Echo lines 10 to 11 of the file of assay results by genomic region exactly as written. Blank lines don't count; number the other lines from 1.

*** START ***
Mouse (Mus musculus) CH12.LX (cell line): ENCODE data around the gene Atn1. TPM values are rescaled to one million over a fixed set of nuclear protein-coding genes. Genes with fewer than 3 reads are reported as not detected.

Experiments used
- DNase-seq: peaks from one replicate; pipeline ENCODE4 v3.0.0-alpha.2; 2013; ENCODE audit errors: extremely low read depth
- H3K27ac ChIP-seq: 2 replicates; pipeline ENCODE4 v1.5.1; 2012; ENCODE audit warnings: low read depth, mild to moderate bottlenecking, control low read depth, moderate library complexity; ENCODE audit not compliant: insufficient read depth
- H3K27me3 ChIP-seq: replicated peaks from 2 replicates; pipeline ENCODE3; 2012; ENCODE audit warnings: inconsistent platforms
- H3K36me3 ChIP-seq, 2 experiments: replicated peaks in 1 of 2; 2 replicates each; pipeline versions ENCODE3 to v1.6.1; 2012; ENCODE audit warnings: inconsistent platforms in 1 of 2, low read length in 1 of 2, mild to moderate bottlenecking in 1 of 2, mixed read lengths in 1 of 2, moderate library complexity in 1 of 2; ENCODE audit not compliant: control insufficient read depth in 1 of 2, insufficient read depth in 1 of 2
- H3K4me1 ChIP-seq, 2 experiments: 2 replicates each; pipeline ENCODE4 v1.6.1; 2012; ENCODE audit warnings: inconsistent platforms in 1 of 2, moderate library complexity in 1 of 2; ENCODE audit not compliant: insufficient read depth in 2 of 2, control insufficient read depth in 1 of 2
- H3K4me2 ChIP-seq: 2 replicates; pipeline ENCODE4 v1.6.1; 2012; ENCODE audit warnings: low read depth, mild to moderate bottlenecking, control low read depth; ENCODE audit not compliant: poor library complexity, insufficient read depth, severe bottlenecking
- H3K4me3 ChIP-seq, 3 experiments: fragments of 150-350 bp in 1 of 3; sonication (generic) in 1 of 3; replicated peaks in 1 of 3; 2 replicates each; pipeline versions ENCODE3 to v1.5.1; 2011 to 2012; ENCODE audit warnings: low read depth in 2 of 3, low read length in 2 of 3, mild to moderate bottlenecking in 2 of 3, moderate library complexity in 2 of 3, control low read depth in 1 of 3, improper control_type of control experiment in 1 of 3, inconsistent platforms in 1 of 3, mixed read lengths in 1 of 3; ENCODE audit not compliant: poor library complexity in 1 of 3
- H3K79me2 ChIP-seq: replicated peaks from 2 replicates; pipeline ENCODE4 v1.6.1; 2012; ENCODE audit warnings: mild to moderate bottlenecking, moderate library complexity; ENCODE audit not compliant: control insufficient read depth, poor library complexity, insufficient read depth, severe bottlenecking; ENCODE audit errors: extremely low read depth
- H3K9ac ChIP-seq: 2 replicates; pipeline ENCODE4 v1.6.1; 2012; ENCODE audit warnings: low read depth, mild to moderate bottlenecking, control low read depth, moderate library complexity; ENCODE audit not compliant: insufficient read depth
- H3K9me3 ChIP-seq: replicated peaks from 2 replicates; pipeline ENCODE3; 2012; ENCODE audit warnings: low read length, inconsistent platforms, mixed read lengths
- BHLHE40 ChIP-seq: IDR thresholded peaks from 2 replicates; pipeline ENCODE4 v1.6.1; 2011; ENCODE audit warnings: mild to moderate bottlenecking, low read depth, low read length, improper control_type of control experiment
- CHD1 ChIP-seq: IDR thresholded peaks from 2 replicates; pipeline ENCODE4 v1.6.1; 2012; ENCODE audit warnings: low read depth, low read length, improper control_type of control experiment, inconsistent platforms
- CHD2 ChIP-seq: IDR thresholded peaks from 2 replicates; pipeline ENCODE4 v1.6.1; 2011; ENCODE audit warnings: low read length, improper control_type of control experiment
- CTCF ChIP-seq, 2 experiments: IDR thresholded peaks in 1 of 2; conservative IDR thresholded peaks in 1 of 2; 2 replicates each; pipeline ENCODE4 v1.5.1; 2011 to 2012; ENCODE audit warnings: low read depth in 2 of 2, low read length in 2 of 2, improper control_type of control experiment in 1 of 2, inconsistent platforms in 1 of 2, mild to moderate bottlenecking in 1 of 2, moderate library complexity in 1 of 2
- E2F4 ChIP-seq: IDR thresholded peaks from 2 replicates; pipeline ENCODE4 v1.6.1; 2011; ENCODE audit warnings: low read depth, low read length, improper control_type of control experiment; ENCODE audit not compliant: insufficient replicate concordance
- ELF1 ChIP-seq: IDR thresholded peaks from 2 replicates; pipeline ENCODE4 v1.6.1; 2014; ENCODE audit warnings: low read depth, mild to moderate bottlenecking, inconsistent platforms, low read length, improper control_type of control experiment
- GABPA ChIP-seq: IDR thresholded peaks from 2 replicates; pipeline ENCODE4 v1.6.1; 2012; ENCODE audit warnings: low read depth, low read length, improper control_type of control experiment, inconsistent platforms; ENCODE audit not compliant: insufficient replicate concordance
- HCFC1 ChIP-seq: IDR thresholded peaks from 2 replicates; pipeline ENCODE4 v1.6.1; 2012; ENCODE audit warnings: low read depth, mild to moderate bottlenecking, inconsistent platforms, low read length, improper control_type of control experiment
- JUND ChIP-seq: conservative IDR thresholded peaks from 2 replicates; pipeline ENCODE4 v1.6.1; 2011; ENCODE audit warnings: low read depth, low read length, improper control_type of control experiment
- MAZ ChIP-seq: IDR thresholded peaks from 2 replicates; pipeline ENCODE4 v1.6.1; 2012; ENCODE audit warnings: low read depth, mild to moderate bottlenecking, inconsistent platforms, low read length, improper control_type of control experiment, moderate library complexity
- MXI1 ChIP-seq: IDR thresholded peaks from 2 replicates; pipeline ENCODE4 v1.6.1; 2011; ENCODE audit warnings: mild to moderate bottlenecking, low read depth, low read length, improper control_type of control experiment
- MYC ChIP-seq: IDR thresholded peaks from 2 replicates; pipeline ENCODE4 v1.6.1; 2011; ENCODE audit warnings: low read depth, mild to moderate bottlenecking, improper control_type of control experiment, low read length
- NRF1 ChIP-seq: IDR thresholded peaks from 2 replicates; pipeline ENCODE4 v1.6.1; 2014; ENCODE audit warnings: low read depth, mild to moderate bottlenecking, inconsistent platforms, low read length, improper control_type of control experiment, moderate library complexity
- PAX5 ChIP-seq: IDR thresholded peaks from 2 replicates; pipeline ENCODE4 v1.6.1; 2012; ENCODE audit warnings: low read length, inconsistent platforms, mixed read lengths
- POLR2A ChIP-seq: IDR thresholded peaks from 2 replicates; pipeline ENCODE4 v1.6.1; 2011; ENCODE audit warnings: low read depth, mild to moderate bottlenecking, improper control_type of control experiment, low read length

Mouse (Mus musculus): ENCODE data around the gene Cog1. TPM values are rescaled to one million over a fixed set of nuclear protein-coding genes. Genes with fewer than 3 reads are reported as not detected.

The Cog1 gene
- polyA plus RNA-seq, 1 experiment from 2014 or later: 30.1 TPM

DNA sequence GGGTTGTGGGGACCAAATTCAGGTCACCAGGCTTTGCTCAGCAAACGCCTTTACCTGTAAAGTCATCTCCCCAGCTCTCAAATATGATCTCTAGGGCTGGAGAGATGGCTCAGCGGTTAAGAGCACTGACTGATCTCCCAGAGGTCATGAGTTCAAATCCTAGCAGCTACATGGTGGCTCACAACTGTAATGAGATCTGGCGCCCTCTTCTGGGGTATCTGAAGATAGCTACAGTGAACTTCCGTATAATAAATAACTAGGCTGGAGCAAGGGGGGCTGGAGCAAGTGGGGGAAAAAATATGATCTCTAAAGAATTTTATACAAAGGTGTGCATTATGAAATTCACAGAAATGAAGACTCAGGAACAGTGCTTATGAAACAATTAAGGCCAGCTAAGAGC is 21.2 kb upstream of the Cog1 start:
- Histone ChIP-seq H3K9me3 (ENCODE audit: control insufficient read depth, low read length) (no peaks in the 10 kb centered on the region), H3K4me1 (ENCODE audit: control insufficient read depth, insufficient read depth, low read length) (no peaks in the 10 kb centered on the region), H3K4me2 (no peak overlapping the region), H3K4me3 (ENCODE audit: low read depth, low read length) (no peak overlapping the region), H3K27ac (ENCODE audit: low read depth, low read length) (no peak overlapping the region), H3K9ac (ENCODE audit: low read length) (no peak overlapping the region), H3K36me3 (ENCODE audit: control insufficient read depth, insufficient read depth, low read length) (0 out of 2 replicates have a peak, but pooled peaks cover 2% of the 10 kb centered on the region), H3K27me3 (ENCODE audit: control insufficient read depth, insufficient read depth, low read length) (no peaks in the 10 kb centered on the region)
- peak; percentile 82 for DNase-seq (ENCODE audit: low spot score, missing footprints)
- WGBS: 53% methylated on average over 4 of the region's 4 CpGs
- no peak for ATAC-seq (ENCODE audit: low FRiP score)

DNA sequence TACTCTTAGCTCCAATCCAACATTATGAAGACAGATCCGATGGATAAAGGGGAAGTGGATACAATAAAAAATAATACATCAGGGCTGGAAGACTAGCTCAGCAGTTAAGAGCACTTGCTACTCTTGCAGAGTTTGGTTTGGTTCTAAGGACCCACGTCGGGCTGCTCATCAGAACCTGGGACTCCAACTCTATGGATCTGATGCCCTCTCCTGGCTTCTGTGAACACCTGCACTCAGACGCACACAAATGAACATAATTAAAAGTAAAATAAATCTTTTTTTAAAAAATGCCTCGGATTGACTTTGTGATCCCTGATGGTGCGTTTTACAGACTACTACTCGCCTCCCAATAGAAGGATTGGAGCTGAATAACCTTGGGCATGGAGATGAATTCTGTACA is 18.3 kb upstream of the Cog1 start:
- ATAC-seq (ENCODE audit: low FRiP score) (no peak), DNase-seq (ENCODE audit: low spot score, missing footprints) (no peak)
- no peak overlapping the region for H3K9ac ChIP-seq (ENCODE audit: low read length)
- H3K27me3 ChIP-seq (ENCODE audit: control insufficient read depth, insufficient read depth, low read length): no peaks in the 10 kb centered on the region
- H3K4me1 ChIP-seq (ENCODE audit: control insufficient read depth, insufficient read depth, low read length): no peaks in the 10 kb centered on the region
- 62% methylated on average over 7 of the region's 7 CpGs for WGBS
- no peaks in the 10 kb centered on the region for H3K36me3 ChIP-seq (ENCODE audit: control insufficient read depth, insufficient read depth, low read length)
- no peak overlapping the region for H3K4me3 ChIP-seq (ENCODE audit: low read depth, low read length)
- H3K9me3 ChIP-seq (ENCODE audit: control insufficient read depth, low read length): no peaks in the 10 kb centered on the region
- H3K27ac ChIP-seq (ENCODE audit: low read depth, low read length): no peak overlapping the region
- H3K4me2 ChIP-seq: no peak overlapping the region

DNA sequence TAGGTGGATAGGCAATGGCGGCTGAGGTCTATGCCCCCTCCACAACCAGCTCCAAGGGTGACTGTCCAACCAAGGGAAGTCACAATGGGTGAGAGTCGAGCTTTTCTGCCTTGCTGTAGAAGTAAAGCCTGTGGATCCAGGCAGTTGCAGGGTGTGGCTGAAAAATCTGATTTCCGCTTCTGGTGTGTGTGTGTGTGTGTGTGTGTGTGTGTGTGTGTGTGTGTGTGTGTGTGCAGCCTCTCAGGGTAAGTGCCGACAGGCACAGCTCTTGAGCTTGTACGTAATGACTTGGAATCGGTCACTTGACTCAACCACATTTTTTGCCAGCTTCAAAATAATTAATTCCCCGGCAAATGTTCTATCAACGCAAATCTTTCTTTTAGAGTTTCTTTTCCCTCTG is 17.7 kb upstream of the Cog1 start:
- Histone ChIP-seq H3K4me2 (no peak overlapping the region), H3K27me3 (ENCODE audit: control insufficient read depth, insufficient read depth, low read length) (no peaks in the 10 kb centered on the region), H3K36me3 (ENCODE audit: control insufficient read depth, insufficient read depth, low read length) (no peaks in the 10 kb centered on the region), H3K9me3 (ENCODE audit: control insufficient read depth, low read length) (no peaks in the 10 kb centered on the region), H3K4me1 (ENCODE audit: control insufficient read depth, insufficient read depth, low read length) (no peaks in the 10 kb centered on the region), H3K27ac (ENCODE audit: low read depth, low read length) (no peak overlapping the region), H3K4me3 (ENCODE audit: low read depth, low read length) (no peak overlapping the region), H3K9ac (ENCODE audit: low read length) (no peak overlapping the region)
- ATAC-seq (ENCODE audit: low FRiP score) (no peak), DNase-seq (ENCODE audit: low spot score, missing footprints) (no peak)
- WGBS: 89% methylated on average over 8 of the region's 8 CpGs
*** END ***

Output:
- H3K79me2 ChIP-seq: replicated peaks from 2 replicates; pipeline ENCODE4 v1.6.1; 2012; ENCODE audit warnings: mild to moderate bottlenecking, moderate library complexity; ENCODE audit not compliant: control insufficient read depth, poor library complexity, insufficient read depth, severe bottlenecking; ENCODE audit errors: extremely low read depth
- H3K9ac ChIP-seq: 2 replicates; pipeline ENCODE4 v1.6.1; 2012; ENCODE audit warnings: low read depth, mild to moderate bottlenecking, control low read depth, moderate library complexity; ENCODE audit not compliant: insufficient read depth